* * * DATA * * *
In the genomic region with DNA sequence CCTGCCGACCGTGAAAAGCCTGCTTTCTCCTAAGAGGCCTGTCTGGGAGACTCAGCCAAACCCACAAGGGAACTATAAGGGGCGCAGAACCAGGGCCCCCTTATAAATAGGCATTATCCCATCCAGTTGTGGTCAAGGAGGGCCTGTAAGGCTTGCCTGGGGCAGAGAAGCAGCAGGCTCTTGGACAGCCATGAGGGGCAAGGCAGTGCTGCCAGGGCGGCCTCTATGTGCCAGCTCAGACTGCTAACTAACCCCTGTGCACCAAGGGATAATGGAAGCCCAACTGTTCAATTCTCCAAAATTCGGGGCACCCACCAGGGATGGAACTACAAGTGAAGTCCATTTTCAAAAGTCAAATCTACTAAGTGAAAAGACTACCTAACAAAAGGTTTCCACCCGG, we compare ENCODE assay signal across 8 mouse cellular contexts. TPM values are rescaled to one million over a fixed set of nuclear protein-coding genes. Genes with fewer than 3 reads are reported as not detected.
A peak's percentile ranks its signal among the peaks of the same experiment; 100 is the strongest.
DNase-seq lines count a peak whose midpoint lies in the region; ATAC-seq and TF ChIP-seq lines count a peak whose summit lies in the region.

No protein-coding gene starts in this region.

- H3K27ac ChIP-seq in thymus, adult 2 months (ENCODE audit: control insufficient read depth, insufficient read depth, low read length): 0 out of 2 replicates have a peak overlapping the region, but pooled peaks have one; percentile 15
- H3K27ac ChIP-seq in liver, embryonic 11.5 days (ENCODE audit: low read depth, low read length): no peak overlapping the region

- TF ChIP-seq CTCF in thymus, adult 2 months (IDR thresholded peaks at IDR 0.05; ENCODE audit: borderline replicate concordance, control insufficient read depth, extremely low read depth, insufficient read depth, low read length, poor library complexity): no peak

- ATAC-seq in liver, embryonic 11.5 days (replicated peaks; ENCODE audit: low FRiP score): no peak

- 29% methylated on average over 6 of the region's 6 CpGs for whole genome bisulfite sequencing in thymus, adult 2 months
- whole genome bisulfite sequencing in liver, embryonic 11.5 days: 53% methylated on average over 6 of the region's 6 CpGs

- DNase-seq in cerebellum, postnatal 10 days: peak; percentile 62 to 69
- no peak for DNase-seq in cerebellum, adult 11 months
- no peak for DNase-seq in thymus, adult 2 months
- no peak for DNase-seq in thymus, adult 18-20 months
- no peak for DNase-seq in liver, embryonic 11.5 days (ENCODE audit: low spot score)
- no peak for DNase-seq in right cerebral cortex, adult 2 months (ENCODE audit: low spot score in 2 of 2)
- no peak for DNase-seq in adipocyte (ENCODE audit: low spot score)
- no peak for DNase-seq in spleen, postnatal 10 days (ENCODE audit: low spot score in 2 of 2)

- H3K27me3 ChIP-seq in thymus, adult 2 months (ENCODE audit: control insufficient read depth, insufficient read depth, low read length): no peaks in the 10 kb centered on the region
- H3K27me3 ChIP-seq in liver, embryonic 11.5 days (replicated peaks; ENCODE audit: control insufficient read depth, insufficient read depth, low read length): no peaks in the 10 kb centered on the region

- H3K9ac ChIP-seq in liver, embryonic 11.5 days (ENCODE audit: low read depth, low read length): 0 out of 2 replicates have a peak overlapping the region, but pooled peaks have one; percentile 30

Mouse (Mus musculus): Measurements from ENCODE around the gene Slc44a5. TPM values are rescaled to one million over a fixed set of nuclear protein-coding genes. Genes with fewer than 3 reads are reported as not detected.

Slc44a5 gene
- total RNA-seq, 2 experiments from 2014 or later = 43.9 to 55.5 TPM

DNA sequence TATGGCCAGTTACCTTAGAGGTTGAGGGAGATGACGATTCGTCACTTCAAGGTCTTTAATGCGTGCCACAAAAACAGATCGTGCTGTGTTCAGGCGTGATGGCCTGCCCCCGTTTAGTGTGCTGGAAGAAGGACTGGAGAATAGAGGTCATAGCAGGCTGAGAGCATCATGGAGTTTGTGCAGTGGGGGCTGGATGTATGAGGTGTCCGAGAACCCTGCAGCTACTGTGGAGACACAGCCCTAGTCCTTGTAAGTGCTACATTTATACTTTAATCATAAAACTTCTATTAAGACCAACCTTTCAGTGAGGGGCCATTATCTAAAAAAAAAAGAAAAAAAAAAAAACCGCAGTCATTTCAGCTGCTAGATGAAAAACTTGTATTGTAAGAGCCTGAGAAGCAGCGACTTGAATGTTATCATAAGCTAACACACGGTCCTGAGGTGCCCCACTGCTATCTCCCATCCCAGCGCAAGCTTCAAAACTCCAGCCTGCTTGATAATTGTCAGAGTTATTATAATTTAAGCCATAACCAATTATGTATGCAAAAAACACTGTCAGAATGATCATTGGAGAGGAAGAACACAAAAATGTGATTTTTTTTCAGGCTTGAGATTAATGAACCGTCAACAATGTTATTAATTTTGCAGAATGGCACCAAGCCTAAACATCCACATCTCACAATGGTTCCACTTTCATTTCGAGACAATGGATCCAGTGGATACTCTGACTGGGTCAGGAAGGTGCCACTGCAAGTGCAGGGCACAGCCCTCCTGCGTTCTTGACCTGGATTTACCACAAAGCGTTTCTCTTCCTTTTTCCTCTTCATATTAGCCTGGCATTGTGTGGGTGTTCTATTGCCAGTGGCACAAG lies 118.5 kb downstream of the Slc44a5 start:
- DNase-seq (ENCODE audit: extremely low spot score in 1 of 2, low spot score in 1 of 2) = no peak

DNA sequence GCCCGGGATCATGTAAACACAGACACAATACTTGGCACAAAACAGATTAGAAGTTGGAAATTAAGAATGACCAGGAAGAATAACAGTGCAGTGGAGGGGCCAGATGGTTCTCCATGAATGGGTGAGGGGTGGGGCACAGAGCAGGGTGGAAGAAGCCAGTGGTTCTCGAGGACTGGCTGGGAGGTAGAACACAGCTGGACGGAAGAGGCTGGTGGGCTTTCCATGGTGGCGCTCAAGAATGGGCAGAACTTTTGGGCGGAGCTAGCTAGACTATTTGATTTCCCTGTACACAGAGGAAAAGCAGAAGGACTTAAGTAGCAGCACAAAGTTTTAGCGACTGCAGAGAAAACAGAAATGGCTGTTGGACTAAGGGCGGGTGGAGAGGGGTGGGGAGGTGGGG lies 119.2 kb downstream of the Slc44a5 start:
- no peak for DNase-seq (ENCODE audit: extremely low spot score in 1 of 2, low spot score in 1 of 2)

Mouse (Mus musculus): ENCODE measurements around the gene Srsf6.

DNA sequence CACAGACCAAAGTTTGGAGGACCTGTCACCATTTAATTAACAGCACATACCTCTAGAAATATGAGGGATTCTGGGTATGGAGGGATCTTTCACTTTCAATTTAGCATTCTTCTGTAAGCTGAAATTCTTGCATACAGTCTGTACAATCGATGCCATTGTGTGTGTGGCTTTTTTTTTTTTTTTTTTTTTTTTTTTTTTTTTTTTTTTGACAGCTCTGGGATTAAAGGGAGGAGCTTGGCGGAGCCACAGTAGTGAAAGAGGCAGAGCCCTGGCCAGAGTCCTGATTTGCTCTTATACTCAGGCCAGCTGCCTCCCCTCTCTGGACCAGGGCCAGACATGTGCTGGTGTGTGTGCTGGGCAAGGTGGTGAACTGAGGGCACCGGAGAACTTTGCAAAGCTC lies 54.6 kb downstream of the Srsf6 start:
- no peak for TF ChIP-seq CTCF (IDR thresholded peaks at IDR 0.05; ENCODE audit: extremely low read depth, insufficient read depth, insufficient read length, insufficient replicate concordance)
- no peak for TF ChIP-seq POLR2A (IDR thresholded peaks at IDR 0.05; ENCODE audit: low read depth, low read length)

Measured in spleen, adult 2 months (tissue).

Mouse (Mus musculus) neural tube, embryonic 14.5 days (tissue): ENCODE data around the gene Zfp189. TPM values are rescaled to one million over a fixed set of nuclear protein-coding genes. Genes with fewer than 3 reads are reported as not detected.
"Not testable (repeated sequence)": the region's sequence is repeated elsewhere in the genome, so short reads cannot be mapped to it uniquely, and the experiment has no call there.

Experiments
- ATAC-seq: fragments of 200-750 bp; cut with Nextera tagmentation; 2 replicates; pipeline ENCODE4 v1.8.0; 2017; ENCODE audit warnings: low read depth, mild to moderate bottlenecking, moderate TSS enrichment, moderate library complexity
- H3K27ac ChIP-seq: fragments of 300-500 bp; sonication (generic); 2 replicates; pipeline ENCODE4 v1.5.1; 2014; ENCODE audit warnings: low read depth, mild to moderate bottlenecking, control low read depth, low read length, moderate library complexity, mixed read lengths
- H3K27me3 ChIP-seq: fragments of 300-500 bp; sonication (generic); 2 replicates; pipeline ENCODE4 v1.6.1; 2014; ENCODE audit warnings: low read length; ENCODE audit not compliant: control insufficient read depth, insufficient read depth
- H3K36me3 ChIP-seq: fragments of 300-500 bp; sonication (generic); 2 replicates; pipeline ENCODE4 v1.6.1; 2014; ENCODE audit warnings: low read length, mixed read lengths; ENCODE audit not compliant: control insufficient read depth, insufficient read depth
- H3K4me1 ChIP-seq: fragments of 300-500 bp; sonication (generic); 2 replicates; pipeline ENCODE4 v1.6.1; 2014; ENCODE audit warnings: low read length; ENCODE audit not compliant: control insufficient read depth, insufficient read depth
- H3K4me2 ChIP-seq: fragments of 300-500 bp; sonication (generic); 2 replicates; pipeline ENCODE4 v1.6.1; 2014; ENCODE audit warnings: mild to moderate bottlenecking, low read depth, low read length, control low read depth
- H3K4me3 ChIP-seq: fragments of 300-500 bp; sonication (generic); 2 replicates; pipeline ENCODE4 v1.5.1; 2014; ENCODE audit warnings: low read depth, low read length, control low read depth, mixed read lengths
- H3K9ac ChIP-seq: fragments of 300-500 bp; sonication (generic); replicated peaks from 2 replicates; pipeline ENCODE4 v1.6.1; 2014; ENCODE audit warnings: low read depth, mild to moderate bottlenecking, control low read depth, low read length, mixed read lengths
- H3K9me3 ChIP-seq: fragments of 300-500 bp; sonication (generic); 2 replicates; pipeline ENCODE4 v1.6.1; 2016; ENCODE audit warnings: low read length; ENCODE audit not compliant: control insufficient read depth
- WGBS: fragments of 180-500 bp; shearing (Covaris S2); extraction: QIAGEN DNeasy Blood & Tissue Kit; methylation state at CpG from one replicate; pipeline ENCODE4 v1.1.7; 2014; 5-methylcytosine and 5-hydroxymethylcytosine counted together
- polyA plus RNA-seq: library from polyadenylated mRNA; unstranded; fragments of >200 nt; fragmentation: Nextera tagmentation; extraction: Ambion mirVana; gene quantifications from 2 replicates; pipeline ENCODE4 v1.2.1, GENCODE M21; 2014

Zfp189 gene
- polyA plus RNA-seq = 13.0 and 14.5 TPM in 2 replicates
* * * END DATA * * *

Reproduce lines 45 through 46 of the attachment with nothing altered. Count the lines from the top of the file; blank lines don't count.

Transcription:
- H3K9me3 ChIP-seq: fragments of 300-500 bp; sonication (generic); 2 replicates; pipeline ENCODE4 v1.6.1; 2016; ENCODE audit warnings: low read length; ENCODE audit not compliant: control insufficient read depth
- WGBS: fragments of 180-500 bp; shearing (Covaris S2); extraction: QIAGEN DNeasy Blood & Tissue Kit; methylation state at CpG from one replicate; pipeline ENCODE4 v1.1.7; 2014; 5-methylcytosine and 5-hydroxymethylcytosine counted together